19 January, 2024
Marcel Heisler

Making an Android Robot Head Sing

During android Andrea’s recent visit to the Mercedes-Benz Museum, it was sometimes asked to sing by visitors (13 times to be precise). I took my last day before the winter holidays as an occasion to get one step closer to fulfill this wish, by teaching one of our android heads some Christmas songs. This blogpost describes how it works and also provides some examples of what did not work out so well.

Edit: We had to exchange some of the Christmas songs.

Song Credit: Please Use This Song (Jon Lajoie)

Base case

The robot heads (as well as Andrea) are already capable of automatically lip-syncing audio files containing speech signals. This is done using a pre-trained machine learning (ML) model that animates a 3D mesh of a head according to a speech signal. The output mesh is then mapped to control the robot’s actuators, as described in our paper Making an Android Robot Head Talk.

To make the robots appear a bit more life-like we also manually defined some animations like blinking and slight random eye-movements that can be executed repeatedly in random time intervals (see our paper An Android Robot Head as Embodied Conversational Agent for some details).

Mouth movements

Using music as input to the head animation ML model does not work, since music instruments confuse the model that was not trained on music. Thus, we need a cappella songs as input to generate mouth movements. Two ways to get a cappella songs were tested:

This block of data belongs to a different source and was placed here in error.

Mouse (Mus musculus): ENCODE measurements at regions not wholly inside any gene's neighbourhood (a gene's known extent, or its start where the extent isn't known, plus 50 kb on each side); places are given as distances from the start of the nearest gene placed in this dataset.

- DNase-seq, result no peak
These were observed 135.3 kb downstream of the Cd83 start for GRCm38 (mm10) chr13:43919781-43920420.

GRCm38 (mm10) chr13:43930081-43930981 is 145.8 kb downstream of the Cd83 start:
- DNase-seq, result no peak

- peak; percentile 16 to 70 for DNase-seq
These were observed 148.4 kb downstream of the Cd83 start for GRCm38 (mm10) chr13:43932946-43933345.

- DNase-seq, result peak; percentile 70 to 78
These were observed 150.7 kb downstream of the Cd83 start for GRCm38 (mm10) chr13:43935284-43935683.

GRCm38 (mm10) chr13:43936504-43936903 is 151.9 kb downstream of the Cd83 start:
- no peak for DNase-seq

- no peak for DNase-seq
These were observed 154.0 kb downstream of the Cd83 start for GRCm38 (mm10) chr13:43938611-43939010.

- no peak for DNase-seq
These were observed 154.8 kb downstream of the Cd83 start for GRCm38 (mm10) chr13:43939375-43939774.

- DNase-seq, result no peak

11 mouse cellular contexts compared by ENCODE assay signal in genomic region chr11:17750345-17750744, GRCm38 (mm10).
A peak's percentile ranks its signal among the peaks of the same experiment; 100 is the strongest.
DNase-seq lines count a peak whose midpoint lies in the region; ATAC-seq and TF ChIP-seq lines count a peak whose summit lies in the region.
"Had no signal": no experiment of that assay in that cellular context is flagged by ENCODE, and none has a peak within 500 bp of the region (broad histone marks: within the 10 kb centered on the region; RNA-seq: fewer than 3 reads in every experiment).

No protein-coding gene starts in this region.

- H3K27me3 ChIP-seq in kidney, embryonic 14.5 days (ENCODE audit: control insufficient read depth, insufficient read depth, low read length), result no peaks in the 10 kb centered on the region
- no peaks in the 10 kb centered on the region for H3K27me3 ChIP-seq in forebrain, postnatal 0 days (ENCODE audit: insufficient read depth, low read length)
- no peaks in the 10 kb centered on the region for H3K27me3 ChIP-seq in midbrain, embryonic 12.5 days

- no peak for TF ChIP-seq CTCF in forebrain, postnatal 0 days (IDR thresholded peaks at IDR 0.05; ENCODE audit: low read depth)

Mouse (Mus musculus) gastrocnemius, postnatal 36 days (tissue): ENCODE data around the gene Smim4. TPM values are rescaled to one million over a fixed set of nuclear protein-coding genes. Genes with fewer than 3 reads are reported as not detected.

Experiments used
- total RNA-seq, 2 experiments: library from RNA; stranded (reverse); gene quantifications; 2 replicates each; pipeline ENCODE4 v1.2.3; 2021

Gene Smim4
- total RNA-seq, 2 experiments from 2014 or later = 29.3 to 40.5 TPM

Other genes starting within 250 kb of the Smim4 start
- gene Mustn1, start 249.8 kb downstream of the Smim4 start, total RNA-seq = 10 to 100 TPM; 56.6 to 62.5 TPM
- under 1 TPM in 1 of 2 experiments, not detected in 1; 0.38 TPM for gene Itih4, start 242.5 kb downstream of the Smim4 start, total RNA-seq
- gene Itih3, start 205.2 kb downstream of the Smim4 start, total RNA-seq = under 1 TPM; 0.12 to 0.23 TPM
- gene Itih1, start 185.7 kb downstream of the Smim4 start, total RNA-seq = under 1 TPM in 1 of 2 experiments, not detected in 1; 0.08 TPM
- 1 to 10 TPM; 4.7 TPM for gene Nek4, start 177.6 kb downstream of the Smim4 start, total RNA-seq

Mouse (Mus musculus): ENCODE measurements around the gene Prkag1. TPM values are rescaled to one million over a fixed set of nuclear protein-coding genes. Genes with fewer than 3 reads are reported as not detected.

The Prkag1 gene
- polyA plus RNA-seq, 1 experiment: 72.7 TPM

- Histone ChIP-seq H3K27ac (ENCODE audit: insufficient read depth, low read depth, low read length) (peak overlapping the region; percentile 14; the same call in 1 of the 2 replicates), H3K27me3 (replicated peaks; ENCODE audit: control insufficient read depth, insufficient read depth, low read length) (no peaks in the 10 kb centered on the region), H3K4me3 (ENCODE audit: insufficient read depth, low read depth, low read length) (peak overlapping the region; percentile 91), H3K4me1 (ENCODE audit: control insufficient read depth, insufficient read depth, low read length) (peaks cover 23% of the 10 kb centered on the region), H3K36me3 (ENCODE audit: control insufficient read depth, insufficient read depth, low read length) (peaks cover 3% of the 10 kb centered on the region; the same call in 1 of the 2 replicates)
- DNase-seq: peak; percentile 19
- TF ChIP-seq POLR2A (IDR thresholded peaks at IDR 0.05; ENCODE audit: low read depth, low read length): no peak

1. Text-to-audio ML models

In contrast to plain text-to-speech (TTS) models, some recently released text-to-audio models are able to produce other sounds than speech as well. For example Bark can generate singing sounds using notes in the prompt, like ♪ In the jungle, the mighty jungle, the lion barks tonight ♪.

Apart from Bark, Meta’s Audiobox was tried out using its feature to describe a speaking voice. Some prompts were tested, like “a male/ female voice singing”. The results are quite entertaining, though not really satisfying. While some more prompt engineering might improve on this, trying the other source of a cappella songs, was more promising.

2. Music source separation

The task of music source separation is to decompose music into its constitutive components. I used Demucs to split a song into separate audio files for bass, drums, most important vocals and other. Generating mouth movements for the extracted vocals works quite well and results in the head singing a cappella. Playing the whole original song along with the generated mouth movements results in the video at top of the page.

Song Credit: Please Use This Song (Jon Lajoie)

Neck movement

Some rhythmic head movements were added based on librosa’s beat_track method to detect beats. On every second detected beat the neck actuator is set to move to a different side. However, this might need some more finetuning depending on different songs.

Finally, we detect silence in the vocals audio file using librosa's trim, so other animations can control the mouth actuators during the song when there is no singing, yet or anymore. In this case a slight smile is put on in such cases.

Song Credit: NEFFEX - This Is Not A Christmas Song (with Ryan Oakes)